We’ll return to the taunts in verses 4 and 7 in a moment. For now, look again at verses 5 and 6:

They crush your people, O LORD,

and afflict your heritage.

They kill the widow and the sojourner,

and murder the fatherless; 

Our situation differs from ancient Israel’s, of course, in that God has no special covenant with the United States. And we are focusing on the suffering of people as image-bearers, not the more specific subset of what God’s people suffer because they are God’s people. But there are also striking parallels. The widow, the sojourner, and the fatherless were the most vulnerable members of Ancient Near Eastern society. And to be black in America today is to be vulnerable. Black Americans remain vulnerable to a host of dangers, liabilities, and disadvantages that don’t confront white Americans in the same way or to the same degree.

Lament involves godly, trusting complaint. Not complaining to others about God, but complaining about suffering and injustice to God. In the course of his complaint, in verses 5 and 6, the psalmist names and condemns specific injustices, and so should we. 

  • It is wrong for a handcuffed, unarmed man to be asphyxiated by a police officer’s knee pressed to his throat.
  • It is wrong for an unarmed man to be chased down and shot to death by private citizens.
  • It is wrong for persons made in God’s image to be treated as inferior, or unwelcome, or a threat, because of the color of their skin.
  • It is wrong for law enforcement officers to use excessive force against those who are protesting peacefully. 
  • And there are many other injustices that each of us could name, and should name in prayer. 

In verses 4 and 7, those trampling the vulnerable add insult to injury. Verse 4: “They pour out their arrogant words; all the evildoers boast.” Verse 7: “and they say, ‘The LORD does not see; the God of Jacob does not perceive.” They are attempting to insult not just man, but God.

How should we respond to such unbelieving defiance? 

2. Confront the lies.

This is what verses 8 to 11 model for us: 

Understand, O dullest of the people!

Fools, when will you be wise?

He who planted the ear, does he not hear?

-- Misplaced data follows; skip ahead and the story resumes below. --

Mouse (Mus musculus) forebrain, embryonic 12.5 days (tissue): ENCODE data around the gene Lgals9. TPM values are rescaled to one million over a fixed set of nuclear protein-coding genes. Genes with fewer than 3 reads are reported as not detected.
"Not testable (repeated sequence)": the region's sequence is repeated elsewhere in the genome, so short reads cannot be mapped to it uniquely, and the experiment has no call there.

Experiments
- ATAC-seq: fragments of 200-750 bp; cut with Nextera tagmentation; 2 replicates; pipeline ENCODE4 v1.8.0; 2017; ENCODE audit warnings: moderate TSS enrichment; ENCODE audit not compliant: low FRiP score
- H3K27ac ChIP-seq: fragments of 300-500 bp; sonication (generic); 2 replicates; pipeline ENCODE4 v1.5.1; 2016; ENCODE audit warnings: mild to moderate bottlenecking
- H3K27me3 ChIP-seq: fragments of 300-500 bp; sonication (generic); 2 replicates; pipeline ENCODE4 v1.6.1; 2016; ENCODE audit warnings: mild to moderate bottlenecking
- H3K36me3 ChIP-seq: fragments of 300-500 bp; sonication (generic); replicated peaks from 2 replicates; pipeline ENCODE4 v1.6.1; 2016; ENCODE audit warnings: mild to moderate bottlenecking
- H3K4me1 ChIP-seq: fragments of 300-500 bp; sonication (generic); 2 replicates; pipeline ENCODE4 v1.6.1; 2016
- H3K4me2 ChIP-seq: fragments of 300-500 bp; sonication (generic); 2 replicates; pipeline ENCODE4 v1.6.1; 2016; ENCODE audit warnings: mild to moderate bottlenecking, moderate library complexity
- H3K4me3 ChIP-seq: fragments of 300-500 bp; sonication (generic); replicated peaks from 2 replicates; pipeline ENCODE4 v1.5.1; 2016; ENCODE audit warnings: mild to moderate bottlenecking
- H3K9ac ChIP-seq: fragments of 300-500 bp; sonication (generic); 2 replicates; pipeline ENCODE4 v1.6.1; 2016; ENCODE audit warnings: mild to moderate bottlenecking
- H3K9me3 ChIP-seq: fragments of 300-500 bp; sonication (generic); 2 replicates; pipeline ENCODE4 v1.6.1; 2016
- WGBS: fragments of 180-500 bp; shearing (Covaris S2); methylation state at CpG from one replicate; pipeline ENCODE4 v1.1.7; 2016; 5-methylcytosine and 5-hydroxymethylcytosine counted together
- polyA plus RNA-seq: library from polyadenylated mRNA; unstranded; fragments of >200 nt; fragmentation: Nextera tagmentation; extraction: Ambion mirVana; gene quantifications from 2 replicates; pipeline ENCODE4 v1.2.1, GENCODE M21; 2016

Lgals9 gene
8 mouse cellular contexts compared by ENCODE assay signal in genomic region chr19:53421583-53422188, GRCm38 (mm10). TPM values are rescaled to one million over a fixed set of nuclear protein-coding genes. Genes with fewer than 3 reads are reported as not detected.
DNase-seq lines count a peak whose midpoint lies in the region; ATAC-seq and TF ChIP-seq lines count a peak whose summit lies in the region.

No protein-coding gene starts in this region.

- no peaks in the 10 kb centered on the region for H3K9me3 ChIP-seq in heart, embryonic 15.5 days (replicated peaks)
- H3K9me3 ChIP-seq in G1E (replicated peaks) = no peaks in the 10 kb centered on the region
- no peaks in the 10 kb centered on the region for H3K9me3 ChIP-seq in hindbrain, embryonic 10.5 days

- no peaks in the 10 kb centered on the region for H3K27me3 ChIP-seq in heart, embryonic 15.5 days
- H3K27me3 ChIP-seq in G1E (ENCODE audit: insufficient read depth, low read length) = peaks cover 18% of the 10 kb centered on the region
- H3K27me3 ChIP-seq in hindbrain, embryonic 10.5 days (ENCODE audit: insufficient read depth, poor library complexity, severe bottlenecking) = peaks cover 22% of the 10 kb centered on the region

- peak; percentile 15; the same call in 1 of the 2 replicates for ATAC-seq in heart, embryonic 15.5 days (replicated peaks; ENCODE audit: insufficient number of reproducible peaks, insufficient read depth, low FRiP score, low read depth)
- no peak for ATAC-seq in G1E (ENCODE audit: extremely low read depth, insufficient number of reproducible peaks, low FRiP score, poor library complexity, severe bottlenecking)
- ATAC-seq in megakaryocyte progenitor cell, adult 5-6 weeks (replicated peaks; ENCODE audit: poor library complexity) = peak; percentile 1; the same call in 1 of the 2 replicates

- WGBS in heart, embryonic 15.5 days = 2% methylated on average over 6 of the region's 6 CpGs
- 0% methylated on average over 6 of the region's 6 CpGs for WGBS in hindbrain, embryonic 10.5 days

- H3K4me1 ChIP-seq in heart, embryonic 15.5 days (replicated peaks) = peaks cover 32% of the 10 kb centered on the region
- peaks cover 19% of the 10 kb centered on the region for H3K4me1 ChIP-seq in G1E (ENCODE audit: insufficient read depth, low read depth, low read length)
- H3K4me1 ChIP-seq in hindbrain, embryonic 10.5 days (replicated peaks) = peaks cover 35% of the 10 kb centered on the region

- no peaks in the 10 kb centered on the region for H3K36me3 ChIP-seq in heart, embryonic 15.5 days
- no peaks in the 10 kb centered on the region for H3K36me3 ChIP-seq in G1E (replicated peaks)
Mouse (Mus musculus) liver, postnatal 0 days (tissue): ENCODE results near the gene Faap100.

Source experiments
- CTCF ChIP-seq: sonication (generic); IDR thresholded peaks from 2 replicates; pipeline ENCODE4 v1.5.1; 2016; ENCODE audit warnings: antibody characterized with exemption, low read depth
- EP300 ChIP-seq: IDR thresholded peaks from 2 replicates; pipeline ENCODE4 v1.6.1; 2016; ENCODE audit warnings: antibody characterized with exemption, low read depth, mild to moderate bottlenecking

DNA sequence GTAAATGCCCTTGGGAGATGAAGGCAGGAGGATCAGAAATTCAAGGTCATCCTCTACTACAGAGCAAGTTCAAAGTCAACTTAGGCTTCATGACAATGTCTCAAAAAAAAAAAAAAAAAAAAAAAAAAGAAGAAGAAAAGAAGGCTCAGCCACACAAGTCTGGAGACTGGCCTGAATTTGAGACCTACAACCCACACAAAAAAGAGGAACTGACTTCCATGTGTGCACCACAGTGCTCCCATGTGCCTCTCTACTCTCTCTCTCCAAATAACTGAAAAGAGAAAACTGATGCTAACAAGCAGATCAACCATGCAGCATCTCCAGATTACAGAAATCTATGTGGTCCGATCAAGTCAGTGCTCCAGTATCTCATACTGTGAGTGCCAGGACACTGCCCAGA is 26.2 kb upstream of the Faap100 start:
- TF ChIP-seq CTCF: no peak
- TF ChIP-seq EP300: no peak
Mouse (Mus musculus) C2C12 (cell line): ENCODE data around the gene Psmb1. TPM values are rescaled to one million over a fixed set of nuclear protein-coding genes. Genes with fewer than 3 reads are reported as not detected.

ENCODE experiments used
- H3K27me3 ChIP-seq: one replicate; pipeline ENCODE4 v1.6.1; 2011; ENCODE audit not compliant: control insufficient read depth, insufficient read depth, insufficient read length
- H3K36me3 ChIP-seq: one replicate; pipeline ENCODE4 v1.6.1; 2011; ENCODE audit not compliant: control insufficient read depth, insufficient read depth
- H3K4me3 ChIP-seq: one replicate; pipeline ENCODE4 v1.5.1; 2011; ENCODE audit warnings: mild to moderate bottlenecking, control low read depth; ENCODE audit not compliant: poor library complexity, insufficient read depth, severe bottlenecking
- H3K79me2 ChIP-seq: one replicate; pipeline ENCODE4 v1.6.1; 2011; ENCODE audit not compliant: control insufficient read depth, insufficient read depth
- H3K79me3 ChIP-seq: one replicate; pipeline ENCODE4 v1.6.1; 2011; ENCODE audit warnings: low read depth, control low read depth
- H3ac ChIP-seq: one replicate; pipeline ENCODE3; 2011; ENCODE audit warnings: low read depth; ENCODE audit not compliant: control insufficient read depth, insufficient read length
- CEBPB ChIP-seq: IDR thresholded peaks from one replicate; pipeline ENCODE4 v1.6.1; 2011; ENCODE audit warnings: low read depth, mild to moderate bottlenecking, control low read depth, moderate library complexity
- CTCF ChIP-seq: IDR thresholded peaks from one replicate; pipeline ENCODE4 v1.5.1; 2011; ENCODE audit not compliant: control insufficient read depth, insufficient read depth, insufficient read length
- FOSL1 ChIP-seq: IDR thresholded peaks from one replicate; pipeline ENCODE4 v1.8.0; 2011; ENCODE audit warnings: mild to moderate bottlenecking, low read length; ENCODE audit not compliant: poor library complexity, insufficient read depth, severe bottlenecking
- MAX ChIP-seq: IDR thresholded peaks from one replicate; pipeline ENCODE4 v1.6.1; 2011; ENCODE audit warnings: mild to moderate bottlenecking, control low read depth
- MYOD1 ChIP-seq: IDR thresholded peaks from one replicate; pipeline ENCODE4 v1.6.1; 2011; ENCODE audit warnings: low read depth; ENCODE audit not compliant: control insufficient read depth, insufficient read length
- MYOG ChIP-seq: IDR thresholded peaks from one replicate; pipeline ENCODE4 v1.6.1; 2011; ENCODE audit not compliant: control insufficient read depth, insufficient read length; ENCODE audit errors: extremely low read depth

He who formed the eye, does he not see?

He who disciplines the nations, does he not rebuke?

He who teaches man knowledge—

the LORD—knows the thoughts of man,

that they are but a breath.

Every sin lies. The fundamental lie that sin tells, to justify and defend itself, is that it will not be repaid. That’s the taunt we saw in verse 7. And here are the answers. 

  • Do you think God doesn’t hear what you say about him? Who gave you your ears?
  • Do you think God doesn’t see everything you do? Who gave you your eyes? 
  • Do you think you will ultimately get away with sin? How can you be so confident you will escape the judgment of the God who rules over all nations?

When injustice seems to prevail, we can begin to doubt that God will ever judge, or that he will judge justly. Ecclesiastes 8:11 says, “Because the sentence against an evil deed is not executed speedily, the heart of the children of man is fully set to do evil.”

To be black in America today is to be vulnerable. Black Americans remain vulnerable to a host of dangers, liabilities, and disadvantages that don’t confront white Americans in the same way or to the same degree.

Every injustice rests on a lie: “This person isn’t made in God’s image,” or, “This person doesn’t deserve the same rights I do.” And every injustice broadcasts a lie: “God won’t judge me for this.” Brothers and sisters, confront all those lies. Don’t let them get any foothold in your heart. And, with gentleness and patience, with speech seasoned with the salt of grace, confront those lies in conversation with others. 

3. Rest in God’s promises.

Rest in God’s promises. This is what the psalmist himself does, and commends to us, in verses 12 to 15:

Blessed is the man whom you discipline, O LORD,

and whom you teach out of your law,

to give him rest from days of trouble,

until a pit is dug for the wicked.

For the LORD will not forsake his people;

he will not abandon his heritage;

for justice will return to the righteous,

and all the upright in heart will follow it. 

Mark the difference between how God deals with the righteous and the wicked in times of distress. We see here that the righteous turn to God, study his Word, and are disciplined by God in difficult days. That discipline leads to fruitful rest. Divine discipline produces rest in us even as the world rages around us. 

By contrast, the wicked are digging their own grave. As Paul says in Romans 2:5, they are “storing up wrath” for themselves “on the day of wrath when God’s righteous judgment will be revealed.”

Divine discipline produces rest in us even as the world rages around us.

God promises to judge all injustice fully and finally. While it isn’t the only response, one necessary response when injustice seems to prevail is to wait patiently for God to judge. Follow the example of our Lord Jesus Christ. As 1 Peter 2:23 tells us, “When he was reviled, he did not revile in return; when he suffered, he did not threaten, but continued entrusting himself to him who judges justly.”

Verses 14 and 15 tell us that, when evil seems to have the upper hand, we can be confident that God will one day right all wrongs, and will one day vindicate his people, because he has promised. As verse 14 says, “For the LORD will not forsake his people; he will not abandon his heritage.” There are only two reasons why someone would default on a promise: inability or unfaithfulness. There isn’t a hint of either in God. So rest in his promises.